Photo © Keith Williams

March 2014 News


NestWatchers Needed For New Barn Swallow Study

We live in an incredibly well-lit world. All that wattage in heavily-populated areas creates a halo glow that brightens the night sky. Researchers at the Cornell Lab of Ornithology, Syracuse University, and Globe at Night are seeking participants for a unique new study. Scientists want to know what impact all that extra night light might have on the circadian rhythms of life using Barn Swallows as their subjects. Barn Swallows have adapted to live near humans and nest almost exclusively on structures such as bridges, homes, and yes, barns. Volunteers can sign up through NestWatch.

“Specifically, we’re hoping to learn if the artificial light has an effect—good or bad—on what we call the ‘pace of life,’” says Cornell Lab of Ornithology researcher Caren Cooper. “It’s been established that creatures that live in areas where daytime is shorter during breeding, such as the tropics, have a lower metabolism and a longer life span. On the flip side, animals that breed where there is more daylight tend to have a faster metabolism and shorter life. Is the pace of life for Barn Swallows increasing if they live in areas where the days seem even longer due to artificial lights?”

“Previous studies have shown that birds living in areas with artificial light at night start singing well before dawn, start eating earlier, eat more during the day, and have more complex social interactions,” says researcher Margaret Voss at Syracuse University. “Expanding those activities takes its toll in energy use. We want to learn how that might play out when it comes to health and survival as the Barn Swallows build nests and raise their chicks.”

If Barn Swallows nest near you, get involved in the Barn Swallow project. Sign up to learn more about how the study is being carried out through NestWatch and Globe at Night.


What’s Old Is New

Did you know that NestWatch can accept historic data going back all the way to 1900? If you have old notebooks or data sheets full of nesting observations just sitting around gathering dust, why not enter them into NestWatch?

Now, more than ever, we need baseline data with which to compare modern nesting behavior. In this time of changing climate and habitat, you can give new relevance to forgotten data by adding it to our permanent collection of nest monitoring records.

How do you enter old data? The same way you enter modern data! Data should be similar to that currently collected by NestWatch. That means you need, at a minimum, a location, a species, and preferably an outcome (although unknown nest fates are accepted). Number of eggs, chicks, and fledglings, along with first-egg dates, will be particularly helpful. Simply enter the data as you normally would, using our online system. NestWatch may ask for information that you don’t have (for example, time of day the nest was visited) but do the best you can, realizing that data are still valuable even if some fields are missing. If you have hundreds of old nest records, ask about our Bulk Import Tool. As always, contact us if you have questions about entering data, historic or current.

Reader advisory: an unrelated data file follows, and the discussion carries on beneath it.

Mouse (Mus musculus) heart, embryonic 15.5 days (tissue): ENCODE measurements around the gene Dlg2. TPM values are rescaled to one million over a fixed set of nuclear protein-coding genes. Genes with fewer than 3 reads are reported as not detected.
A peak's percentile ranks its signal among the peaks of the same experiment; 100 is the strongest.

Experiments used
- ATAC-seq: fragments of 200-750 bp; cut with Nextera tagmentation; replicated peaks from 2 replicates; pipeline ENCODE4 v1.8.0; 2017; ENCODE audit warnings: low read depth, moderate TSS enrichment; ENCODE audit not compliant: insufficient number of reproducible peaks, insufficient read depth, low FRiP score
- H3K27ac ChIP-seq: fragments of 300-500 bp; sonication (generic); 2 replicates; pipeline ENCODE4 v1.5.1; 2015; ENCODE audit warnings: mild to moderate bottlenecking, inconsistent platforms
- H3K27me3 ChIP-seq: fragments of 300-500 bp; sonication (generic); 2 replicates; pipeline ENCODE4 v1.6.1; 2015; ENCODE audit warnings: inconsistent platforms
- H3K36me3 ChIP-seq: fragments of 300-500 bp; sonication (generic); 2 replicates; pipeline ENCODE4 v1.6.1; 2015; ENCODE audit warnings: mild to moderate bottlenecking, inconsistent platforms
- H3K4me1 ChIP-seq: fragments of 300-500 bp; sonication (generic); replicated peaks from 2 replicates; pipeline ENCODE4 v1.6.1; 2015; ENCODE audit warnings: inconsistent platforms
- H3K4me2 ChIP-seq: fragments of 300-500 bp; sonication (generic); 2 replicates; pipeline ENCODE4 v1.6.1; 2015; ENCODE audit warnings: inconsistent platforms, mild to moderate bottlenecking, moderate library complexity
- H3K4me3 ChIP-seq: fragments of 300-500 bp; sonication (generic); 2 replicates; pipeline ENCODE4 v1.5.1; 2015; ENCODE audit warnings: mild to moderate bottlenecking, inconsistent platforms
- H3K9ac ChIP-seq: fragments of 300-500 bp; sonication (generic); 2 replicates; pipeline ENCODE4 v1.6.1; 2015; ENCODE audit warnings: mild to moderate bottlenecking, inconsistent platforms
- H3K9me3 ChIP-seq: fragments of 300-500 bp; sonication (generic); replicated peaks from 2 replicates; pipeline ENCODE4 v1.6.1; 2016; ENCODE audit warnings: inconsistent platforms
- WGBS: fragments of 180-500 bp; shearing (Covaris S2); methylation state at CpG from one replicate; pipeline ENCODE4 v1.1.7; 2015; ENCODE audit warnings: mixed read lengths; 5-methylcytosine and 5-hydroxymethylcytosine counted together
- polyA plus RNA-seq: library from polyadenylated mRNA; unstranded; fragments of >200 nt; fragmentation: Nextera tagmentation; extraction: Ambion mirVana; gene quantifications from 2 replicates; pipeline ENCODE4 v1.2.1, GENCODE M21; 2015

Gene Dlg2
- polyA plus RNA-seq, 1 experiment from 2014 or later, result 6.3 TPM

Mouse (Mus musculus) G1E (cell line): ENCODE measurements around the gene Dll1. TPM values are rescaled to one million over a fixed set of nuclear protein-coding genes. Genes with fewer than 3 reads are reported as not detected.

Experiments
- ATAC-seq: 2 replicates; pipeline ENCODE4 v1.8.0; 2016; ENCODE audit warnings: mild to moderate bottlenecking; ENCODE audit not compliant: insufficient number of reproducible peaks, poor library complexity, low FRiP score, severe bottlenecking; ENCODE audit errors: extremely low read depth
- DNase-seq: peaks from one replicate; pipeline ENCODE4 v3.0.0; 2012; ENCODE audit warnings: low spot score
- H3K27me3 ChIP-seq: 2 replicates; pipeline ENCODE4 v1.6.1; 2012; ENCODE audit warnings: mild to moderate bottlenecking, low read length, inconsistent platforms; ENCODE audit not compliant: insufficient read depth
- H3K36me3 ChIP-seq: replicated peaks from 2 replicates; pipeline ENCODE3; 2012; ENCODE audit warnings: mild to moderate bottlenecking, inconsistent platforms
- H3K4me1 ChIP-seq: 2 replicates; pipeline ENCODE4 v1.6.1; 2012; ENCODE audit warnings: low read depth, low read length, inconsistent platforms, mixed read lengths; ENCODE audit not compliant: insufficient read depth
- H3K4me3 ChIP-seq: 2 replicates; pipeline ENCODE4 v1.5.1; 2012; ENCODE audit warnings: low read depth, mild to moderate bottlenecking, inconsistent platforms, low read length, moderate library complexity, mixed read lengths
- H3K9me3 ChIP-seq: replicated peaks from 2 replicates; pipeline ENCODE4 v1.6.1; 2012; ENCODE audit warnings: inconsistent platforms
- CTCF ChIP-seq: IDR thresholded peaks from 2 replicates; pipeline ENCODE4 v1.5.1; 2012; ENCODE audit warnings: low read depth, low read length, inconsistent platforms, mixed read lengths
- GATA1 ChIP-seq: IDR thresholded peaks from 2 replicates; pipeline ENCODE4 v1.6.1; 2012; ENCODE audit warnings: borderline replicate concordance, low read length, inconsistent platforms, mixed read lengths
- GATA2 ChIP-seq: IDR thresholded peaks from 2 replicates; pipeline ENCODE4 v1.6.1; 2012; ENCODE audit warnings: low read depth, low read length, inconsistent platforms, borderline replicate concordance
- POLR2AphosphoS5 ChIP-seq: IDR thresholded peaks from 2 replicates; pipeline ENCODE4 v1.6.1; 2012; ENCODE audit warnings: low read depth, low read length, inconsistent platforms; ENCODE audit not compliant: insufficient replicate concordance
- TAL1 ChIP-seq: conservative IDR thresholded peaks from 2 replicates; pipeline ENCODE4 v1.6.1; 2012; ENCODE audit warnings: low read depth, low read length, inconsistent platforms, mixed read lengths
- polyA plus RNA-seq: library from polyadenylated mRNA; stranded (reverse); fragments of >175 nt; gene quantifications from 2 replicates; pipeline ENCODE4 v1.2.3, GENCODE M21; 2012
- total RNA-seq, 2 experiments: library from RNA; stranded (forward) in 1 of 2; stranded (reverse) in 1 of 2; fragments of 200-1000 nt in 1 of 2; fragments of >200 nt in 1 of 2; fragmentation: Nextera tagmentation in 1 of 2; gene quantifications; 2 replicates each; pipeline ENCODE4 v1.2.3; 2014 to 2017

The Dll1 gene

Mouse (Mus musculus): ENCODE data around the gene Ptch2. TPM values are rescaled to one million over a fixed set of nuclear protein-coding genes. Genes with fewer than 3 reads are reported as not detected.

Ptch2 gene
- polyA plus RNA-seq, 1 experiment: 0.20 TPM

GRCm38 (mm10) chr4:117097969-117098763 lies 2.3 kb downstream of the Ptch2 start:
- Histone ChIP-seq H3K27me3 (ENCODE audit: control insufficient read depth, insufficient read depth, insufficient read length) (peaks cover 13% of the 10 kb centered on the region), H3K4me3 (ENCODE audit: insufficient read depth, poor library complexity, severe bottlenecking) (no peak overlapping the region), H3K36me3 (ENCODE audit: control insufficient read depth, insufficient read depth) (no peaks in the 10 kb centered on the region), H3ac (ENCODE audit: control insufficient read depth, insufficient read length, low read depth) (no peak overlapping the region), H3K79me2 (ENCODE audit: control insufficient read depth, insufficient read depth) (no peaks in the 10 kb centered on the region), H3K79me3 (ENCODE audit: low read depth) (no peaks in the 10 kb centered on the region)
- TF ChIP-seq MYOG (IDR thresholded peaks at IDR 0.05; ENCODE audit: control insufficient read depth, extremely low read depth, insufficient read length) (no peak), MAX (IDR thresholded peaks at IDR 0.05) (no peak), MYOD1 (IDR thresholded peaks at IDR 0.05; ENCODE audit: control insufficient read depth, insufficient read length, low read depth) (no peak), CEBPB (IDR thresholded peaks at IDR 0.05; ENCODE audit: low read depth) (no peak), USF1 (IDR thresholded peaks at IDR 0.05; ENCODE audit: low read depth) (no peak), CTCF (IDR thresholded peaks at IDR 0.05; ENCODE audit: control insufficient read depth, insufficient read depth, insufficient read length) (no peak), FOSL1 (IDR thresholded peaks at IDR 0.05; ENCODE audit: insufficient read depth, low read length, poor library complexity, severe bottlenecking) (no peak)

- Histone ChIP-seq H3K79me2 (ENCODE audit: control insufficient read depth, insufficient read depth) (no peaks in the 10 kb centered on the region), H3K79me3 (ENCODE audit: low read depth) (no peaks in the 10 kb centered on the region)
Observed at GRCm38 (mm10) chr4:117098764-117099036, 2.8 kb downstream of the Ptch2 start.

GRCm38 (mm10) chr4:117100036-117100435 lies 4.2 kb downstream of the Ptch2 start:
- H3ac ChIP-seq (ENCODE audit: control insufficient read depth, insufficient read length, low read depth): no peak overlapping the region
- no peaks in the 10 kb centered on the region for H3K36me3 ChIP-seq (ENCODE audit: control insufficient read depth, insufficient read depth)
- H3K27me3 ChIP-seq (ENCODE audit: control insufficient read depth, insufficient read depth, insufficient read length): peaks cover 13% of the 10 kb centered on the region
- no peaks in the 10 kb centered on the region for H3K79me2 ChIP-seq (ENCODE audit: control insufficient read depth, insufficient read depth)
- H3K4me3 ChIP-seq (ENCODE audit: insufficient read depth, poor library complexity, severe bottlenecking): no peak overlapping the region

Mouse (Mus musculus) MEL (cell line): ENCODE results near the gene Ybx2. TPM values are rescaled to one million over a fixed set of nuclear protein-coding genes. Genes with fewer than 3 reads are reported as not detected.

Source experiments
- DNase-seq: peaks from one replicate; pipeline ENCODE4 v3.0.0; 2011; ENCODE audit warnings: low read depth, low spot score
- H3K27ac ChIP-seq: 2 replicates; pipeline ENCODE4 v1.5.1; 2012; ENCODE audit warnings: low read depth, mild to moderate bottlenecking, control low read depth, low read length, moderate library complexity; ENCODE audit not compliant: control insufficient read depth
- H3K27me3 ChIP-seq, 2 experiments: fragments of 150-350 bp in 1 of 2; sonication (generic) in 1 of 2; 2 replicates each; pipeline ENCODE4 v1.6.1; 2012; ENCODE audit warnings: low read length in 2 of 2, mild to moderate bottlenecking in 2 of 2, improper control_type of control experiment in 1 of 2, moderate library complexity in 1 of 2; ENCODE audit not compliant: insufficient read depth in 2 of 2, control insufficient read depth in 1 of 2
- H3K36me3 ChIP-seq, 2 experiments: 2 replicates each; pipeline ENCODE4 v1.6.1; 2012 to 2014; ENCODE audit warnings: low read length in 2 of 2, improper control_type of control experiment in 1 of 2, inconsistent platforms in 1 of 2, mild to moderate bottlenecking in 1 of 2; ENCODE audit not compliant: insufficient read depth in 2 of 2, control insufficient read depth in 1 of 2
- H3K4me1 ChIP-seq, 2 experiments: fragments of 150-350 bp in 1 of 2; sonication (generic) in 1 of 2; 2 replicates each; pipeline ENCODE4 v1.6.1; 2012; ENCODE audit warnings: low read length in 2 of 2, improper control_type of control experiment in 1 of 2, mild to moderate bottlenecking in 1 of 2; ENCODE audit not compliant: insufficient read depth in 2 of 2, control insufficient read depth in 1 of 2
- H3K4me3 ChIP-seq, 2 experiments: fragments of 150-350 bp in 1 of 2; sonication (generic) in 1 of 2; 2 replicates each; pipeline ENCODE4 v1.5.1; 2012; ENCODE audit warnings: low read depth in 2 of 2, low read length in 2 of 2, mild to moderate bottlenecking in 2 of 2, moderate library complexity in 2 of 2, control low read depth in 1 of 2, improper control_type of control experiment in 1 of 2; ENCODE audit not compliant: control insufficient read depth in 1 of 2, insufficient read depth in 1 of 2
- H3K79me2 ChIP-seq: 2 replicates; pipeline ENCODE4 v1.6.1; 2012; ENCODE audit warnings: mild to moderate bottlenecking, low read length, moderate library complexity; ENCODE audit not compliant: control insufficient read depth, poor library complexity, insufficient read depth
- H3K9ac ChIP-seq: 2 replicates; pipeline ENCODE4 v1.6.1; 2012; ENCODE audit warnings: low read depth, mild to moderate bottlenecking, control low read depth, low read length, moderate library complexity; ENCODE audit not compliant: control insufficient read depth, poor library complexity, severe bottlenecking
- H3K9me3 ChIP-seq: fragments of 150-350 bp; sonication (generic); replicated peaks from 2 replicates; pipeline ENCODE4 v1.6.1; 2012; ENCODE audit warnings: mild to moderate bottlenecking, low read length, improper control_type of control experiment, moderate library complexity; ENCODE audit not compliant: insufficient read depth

Enter Data in Mobile Site

If you have a smartphone or tablet, you can use NestWatch in the field and skip the data sheets! NestWatch’s mobile-friendly data entry page responds to the size of your screen so it is always formatted for easy viewing.

Simply visit us on any of your mobile devices and submit data while at a nest site, and then bookmark NestWatch.org on your device to return whenever you check the nest again. All you need is an Internet connection and your smartphone or tablet to go paperless! Try it today.


New Scientific Paper Published

It started as a curious observation: NestWatcher Gerald Clark noticed an oddly large egg among the clutch of four in the bluebird box he was monitoring last summer near his home in State College, Pennsylvania. When he went back to check the nest box in early July, there were five bluebird chicks—including two smaller-sized nestlings, which presumably came from the same egg. In other words, twins. Twinning is very rare in the bird world (fewer than half of 1% of waterfowl eggs in one study contained twins), but it’s never been observed in bluebirds before.

Clark’s find was so notable it was written up and published in the scientific journal PeerJ, in a paper co-authored by Clark and NestWatch project leader Robyn Bailey. The paper is available online, and Robyn will share more details about the story at the Bluebird Society of Pennsylvania Conference on March 29 in State College.


Welcome a New Chapter!

Welcome to our newest NestWatch Chapter, at Biodiversity Research Institute, located in Gorham, Maine! Maine is a new state for the NestWatch Chapters program. Biodiversity Research Institute monitors 42 nest boxes on the property and is planning to involve 4 middle schools in Maine in nest monitoring this year. Find a NestWatch Chapter near you.